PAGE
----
Navigating Medicare Open Enrollment

As the leaves change colors and fall ushers in a new season, it also marks the beginning of an essential period for millions of Americans – Medicare Open Enrollment. This annual window, which runs from October 15th to December 7th, offers beneficiaries the opportunity to review, modify, and enhance their Medicare coverage. For many, this process can be both confusing and overwhelming. The myriad of plans, coverage options, and changes in regulations can make anyone's head spin. Understanding Medicare Open Enrollment and making informed decisions about your healthcare coverage is crucial for ensuring that you receive the care you need while keeping costs in line.

A quick refresher on the different parts of Medicare:

  • Part A: Covers inpatient hospital care, skilled nursing, and hospice care.
  • Part B: Covers doctor visits, outpatient care, preventative services, and medical equipment.

From there you can choose between the following:

  • Original Medicare: You can use any doctor or hospital in the U.S. that takes Medicare. You can add Part D for drug coverage and Medicare Supplemental Insurance (Medigap) to help pay out-of-pocket costs.
  • Medicare Advantage (Part C): A Medicare-approved plan from a private company that may bundle additional benefits such as vision, hearing, and dental. You will need to use providers that are in-network.

Here are a few questions to ask as you are reviewing open enrollment:

What can you change?

  • You can switch from traditional Medicare to a Medicare Advantage Plan (or vice versa).
  • You can change between Medicare Advantage Plans.
  • Elect or switch Medicare Part D prescription drug plans. Traditional Medicare beneficiaries who did not have a comparable prescription drug plan may be subject to a late enrollment penalty before signing up for Part D.

What should you consider?

  • Medicare Advantage and prescription drug plans can change from year to year and may impact beneficiary's abilities to access providers and can increase costs. Premium changes vary widely by Part D plan so make sure to check how this impacts you. Review out-of-pocket costs and how those are changing for 2024.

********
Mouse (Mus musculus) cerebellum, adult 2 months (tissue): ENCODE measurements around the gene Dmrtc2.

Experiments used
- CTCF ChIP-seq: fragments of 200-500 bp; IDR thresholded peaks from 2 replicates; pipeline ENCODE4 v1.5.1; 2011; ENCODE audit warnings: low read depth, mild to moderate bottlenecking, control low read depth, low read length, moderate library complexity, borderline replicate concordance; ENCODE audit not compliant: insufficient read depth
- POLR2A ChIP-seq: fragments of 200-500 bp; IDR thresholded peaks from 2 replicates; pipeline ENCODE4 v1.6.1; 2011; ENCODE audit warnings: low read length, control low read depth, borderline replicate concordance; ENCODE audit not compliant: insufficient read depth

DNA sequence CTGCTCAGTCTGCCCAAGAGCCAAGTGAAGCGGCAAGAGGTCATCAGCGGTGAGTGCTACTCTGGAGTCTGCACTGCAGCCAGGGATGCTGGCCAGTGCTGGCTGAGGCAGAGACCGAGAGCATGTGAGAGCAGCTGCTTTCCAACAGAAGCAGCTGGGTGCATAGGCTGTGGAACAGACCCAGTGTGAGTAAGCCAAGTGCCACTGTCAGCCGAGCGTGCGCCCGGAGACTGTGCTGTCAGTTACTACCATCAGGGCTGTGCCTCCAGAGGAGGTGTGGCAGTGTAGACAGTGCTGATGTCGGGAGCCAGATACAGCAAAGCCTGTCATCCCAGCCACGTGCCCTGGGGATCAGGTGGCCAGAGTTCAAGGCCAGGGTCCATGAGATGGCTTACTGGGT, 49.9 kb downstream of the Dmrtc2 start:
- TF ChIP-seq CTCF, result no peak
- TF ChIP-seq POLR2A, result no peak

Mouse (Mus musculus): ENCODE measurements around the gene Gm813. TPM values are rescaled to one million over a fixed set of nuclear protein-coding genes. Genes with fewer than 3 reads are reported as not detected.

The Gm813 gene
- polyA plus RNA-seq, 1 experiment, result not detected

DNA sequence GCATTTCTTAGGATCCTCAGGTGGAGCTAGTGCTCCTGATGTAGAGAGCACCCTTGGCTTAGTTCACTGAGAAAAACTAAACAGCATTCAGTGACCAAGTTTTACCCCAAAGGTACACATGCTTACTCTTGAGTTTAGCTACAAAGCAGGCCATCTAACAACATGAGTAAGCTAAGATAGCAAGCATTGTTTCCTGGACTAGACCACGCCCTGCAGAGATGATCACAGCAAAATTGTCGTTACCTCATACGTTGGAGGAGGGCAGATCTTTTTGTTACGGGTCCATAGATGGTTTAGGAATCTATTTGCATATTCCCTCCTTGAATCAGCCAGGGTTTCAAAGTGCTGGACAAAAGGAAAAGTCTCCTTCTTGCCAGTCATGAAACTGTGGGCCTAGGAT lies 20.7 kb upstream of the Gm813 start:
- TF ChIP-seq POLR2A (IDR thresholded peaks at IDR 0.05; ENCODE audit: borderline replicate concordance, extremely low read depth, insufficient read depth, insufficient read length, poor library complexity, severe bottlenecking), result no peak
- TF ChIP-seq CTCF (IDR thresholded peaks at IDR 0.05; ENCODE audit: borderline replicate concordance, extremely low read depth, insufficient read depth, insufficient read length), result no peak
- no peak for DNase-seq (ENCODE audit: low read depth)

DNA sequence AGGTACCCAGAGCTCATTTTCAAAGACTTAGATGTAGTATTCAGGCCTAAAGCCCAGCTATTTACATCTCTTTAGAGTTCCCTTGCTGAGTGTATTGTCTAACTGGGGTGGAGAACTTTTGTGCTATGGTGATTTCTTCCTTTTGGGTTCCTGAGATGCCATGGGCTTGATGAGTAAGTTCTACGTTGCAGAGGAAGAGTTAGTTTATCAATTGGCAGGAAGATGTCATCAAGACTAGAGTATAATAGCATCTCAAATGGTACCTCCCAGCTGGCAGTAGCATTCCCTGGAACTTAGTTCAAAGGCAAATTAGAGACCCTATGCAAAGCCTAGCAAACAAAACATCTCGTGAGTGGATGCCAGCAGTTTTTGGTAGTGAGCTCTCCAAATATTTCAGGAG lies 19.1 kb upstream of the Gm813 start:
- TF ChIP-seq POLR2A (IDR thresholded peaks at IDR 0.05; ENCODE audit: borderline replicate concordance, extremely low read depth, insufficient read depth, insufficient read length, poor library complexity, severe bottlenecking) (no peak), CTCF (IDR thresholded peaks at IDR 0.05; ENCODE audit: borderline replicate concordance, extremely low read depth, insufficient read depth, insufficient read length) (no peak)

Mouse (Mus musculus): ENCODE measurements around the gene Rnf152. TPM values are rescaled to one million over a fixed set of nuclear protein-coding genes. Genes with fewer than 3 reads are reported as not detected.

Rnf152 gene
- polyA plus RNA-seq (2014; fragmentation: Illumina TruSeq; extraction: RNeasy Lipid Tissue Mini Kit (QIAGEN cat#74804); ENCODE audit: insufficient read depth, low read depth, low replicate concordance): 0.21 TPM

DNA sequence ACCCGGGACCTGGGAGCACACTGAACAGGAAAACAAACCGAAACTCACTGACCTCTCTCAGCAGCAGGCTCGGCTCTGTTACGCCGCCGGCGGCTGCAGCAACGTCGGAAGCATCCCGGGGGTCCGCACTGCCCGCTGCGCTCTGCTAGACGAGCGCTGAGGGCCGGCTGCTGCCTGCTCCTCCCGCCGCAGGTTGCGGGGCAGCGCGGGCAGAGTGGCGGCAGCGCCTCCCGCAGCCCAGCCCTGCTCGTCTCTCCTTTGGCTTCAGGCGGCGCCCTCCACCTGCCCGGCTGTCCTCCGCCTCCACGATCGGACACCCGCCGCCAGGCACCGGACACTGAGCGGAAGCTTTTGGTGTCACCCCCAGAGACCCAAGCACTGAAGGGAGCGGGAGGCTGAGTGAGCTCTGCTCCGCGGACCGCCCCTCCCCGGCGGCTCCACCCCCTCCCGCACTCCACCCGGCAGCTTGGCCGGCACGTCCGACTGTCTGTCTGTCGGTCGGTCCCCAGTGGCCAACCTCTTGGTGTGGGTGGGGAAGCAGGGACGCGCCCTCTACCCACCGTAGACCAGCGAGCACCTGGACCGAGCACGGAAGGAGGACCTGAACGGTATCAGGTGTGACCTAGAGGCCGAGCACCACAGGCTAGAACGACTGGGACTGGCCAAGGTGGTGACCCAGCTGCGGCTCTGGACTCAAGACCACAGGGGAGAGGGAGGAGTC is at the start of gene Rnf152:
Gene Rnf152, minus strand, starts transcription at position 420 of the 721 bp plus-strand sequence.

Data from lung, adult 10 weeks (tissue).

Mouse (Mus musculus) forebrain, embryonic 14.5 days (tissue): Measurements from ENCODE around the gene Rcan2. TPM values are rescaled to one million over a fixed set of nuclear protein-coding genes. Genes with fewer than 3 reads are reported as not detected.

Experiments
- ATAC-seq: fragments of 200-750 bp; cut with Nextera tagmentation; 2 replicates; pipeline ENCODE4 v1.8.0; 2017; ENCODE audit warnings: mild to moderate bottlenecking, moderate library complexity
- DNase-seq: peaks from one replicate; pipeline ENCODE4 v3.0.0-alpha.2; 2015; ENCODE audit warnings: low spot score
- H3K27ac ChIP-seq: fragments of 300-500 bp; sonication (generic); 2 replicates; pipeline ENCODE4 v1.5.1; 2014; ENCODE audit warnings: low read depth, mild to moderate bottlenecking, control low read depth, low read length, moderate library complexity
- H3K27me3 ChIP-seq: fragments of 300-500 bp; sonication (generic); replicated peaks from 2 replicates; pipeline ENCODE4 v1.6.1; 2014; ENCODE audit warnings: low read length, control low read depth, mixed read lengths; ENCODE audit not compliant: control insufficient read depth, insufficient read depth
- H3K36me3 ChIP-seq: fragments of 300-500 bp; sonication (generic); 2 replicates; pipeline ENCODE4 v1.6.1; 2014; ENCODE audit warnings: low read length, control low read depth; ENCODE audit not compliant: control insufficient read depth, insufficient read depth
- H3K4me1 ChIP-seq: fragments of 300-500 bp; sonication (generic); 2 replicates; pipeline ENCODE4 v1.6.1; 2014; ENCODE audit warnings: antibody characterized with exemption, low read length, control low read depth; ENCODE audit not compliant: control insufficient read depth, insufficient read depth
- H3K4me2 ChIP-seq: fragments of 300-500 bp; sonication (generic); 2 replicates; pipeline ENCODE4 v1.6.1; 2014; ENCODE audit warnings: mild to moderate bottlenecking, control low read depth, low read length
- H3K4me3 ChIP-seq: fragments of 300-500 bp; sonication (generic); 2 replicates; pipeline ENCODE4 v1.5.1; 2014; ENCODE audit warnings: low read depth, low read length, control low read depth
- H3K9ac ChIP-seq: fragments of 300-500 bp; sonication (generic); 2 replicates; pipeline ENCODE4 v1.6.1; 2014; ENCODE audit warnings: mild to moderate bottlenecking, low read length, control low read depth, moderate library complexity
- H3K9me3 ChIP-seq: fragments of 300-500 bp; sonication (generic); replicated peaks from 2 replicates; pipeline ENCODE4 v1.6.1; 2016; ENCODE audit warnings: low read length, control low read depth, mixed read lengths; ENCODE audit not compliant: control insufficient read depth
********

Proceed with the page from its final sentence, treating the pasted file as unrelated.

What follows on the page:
• Check to make sure your doctors and care providers accept your plan for the upcoming year.
  • Review your healthcare needs for 2024 and if you have any planned surgeries or procedures.
  • If you are traveling out of the country and have Original Medicare realize you may not be covered overseas. Consider purchasing a supplemental insurance plan in case of an emergency.

How are costs changing in 2024?

  • While most individuals do not pay for Part A premiums, those with under 40 Social Security credits are subject to premiums. Those with at least 30 credits will pay $278 in 2024, the same as 2023. Those with less than 30 credits will pay $505 per month, down $1 from 2023.
  • Part A deductibles for hospital visits are increasing from $1,600 to $1,632.
  • Medicare Part B premiums are increasing by 5.9% to $174.70.
  • IRMAA Part B surcharge income thresholds are increasing from $97,000 to $103,000 for single filers, and from $194,000 to $206,000 for joint filers. Learn more about Part B surcharges here.
  • Part D deductibles are increasing from $505 in 2023 to $545 in 2024.
  • For more information on upcoming cost changes check out the Center for Medicare and Medicaid Services here.

Can changes be made at other times of the year?

Some beneficiaries can make certain changes to coverage at other times of the year.

  • Special Enrollment Period: Beneficiaries can get access to a special enrollment period for certain disruptions, for example losing employer coverage or moving to a different state.
  • Medicare Advantage Open Enrollment: Medicare Advantage participants can change plans or switch to original Medicare between January 1st and March 31st of each year during Medicare Advantage Open Enrollment.[1]
  • 5-Star Special Enrollment Period: Those with a 5-star plan rating available may switch only once between December 8th and November 30th of the following year. [2]

You can learn more about your coverage options by reviewing the Medicare and You handbook at Here you can also utilize the Medicare Plan Compare website to review cost and coverage options. Medical insurance agents and brokers can also help you to find the right policy for you. To learn more about planning for health care costs in retirement, reach out to your Wealth Consultant or contact



Katie Vercio, CFP®

Director of Financial Planning

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